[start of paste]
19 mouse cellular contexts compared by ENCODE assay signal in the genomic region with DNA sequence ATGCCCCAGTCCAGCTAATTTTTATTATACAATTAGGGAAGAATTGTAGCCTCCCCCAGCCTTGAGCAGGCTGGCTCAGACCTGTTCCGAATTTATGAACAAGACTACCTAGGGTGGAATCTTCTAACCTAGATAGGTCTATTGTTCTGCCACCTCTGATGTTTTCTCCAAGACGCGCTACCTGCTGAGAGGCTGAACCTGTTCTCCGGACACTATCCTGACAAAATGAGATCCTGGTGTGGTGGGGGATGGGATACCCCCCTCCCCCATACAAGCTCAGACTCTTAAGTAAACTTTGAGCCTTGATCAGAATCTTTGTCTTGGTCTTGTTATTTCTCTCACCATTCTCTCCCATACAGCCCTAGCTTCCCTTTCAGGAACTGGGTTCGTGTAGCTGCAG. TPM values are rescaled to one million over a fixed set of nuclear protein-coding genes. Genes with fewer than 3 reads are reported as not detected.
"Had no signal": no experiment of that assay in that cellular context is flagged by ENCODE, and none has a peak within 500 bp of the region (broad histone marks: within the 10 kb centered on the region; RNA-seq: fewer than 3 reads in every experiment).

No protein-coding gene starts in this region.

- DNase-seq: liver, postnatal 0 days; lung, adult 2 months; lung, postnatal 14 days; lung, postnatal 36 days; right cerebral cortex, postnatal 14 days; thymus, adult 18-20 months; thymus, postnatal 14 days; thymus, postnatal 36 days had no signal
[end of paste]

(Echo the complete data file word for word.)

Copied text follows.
19 mouse cellular contexts compared by ENCODE assay signal in the genomic region with DNA sequence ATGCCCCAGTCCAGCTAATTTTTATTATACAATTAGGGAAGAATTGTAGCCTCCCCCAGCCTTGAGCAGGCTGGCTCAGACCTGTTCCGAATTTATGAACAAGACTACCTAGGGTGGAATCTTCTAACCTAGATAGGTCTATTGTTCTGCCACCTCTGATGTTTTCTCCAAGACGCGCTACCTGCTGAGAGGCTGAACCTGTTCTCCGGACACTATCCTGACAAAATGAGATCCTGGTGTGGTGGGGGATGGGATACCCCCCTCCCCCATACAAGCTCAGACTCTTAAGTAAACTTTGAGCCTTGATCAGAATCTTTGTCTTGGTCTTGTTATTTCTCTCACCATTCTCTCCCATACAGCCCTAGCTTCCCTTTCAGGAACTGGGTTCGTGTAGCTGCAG. TPM values are rescaled to one million over a fixed set of nuclear protein-coding genes. Genes with fewer than 3 reads are reported as not detected.
"Had no signal": no experiment of that assay in that cellular context is flagged by ENCODE, and none has a peak within 500 bp of the region (broad histone marks: within the 10 kb centered on the region; RNA-seq: fewer than 3 reads in every experiment).

No protein-coding gene starts in this region.

- DNase-seq: liver, postnatal 0 days; lung, adult 2 months; lung, postnatal 14 days; lung, postnatal 36 days; right cerebral cortex, postnatal 14 days; thymus, adult 18-20 months; thymus, postnatal 14 days; thymus, postnatal 36 days had no signal